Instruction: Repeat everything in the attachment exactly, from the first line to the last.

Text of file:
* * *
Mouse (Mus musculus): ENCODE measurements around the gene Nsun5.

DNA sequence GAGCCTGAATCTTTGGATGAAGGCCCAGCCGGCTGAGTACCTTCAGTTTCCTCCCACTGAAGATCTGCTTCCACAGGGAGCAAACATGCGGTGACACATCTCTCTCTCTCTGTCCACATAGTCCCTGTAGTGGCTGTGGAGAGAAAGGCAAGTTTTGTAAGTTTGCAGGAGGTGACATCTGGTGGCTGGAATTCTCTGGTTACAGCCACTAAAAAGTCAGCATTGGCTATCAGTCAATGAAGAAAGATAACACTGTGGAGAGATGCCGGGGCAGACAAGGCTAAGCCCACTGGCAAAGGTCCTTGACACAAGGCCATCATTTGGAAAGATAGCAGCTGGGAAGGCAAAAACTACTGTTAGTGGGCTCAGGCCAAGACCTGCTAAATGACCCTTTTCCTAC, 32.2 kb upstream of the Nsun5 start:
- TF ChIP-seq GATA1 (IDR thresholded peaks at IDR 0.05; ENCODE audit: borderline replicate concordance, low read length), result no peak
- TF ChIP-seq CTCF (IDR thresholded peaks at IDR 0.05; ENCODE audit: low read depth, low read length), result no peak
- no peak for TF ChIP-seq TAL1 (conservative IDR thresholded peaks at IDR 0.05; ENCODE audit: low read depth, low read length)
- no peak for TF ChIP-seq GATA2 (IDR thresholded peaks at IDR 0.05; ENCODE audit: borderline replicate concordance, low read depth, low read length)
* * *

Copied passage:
Mouse (Mus musculus): ENCODE measurements around the gene Nsun5.

DNA sequence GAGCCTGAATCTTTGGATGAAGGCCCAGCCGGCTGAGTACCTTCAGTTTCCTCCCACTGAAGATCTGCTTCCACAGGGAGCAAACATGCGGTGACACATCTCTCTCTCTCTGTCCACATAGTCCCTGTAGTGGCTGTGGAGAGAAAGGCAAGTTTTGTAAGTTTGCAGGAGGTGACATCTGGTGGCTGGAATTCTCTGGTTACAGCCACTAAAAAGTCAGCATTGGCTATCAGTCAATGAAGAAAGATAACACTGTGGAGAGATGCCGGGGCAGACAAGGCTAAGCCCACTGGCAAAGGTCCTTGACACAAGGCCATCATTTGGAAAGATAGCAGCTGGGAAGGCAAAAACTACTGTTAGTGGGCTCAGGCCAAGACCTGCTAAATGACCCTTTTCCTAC, 32.2 kb upstream of the Nsun5 start:
- TF ChIP-seq GATA1 (IDR thresholded peaks at IDR 0.05; ENCODE audit: borderline replicate concordance, low read length), result no peak
- TF ChIP-seq CTCF (IDR thresholded peaks at IDR 0.05; ENCODE audit: low read depth, low read length), result no peak
- no peak for TF ChIP-seq TAL1 (conservative IDR thresholded peaks at IDR 0.05; ENCODE audit: low read depth, low read length)
- no peak for TF ChIP-seq GATA2 (IDR thresholded peaks at IDR 0.05; ENCODE audit: borderline replicate concordance, low read depth, low read length)